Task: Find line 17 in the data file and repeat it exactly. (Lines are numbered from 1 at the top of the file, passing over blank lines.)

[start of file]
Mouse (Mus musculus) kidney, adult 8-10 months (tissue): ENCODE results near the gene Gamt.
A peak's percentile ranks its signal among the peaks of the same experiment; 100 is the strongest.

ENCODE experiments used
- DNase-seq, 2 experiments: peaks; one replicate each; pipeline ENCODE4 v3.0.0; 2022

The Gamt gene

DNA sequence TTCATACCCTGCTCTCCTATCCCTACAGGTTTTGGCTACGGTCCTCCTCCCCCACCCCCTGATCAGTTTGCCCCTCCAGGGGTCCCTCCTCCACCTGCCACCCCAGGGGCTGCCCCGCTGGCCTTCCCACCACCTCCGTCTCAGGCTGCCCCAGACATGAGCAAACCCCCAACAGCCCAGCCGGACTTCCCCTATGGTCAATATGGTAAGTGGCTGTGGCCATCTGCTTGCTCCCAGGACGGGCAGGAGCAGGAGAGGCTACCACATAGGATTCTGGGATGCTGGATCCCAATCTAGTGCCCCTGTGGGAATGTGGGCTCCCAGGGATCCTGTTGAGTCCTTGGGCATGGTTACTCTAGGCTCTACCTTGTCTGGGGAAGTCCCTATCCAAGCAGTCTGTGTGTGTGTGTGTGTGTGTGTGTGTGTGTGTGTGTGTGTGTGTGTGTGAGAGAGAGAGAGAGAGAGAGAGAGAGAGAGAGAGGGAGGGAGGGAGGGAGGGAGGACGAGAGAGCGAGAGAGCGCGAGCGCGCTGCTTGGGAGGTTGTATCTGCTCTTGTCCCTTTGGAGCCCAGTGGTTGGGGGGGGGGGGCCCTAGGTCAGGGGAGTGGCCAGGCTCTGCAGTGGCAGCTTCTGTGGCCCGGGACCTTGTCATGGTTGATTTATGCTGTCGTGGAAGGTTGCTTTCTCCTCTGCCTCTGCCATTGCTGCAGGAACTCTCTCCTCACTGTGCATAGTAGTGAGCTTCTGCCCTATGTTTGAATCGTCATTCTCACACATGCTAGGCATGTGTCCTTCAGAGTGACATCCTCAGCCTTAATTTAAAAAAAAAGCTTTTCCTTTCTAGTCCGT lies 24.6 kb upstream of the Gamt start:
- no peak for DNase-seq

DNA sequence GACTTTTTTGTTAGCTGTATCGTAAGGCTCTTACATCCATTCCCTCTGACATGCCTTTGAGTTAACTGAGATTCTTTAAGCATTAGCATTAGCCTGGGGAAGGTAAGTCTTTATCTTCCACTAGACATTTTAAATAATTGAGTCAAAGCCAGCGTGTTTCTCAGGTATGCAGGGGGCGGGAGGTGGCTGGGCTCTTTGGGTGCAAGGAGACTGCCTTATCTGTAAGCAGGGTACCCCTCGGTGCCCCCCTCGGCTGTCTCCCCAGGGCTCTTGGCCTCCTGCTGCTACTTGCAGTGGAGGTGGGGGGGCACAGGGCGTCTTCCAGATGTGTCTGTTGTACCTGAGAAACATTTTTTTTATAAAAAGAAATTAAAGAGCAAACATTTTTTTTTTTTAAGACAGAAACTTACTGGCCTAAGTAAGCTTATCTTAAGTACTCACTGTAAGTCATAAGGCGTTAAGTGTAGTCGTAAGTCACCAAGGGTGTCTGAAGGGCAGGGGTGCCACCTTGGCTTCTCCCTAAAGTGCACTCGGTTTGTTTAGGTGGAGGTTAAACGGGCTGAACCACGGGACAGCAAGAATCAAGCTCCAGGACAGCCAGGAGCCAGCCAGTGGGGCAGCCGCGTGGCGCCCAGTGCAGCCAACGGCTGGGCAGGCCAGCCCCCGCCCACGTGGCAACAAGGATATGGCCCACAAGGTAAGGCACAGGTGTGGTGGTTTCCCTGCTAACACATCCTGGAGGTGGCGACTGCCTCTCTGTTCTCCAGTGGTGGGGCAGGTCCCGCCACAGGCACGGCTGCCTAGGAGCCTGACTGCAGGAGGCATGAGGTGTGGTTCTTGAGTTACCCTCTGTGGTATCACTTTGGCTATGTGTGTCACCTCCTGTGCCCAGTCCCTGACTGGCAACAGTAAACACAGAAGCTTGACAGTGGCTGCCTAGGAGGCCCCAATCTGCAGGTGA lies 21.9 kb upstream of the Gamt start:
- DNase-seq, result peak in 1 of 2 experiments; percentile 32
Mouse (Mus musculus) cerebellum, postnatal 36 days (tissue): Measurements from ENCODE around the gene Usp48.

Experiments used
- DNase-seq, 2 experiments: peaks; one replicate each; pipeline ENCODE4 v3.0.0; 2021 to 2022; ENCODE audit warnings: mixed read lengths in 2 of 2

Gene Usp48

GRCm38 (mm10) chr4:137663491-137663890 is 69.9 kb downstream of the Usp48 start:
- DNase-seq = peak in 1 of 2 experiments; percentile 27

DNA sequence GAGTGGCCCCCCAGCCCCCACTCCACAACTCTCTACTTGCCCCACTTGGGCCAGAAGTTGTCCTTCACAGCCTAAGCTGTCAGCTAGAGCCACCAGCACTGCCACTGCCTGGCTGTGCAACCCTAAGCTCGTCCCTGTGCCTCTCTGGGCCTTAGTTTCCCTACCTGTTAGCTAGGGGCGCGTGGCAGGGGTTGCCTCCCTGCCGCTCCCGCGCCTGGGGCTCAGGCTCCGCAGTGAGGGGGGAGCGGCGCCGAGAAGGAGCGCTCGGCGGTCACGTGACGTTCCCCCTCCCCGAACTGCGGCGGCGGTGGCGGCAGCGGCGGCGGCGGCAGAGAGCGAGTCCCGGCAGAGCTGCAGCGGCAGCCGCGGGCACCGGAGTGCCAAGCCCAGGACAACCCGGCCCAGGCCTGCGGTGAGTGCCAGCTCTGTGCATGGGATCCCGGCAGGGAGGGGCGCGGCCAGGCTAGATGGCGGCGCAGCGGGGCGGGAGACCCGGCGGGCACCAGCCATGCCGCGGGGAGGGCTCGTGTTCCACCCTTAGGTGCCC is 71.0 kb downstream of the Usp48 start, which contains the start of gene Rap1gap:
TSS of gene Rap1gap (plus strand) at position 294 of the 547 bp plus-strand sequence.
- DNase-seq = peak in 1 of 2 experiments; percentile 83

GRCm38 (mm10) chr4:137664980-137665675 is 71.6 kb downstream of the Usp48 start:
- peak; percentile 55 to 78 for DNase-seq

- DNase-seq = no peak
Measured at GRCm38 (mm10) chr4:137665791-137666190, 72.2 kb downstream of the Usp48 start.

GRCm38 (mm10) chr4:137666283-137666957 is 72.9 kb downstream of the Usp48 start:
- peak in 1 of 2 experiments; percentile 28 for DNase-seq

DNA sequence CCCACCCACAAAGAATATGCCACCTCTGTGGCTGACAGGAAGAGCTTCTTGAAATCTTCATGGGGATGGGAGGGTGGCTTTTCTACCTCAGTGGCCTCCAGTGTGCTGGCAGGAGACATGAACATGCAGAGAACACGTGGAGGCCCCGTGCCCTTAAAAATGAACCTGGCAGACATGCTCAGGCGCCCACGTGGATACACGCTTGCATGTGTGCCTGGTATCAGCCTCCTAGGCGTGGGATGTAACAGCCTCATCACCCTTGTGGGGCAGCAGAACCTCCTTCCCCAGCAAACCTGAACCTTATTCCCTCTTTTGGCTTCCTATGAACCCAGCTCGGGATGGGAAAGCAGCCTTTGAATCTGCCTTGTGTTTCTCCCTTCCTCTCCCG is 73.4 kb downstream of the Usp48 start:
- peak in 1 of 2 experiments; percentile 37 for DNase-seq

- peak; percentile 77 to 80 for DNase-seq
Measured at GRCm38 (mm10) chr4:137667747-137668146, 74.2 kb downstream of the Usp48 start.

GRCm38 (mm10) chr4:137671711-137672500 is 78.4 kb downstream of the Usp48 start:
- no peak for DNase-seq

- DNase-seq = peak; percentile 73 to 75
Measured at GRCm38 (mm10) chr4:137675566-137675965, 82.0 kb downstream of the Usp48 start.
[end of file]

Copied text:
TSS of gene Rap1gap (plus strand) at position 294 of the 547 bp plus-strand sequence.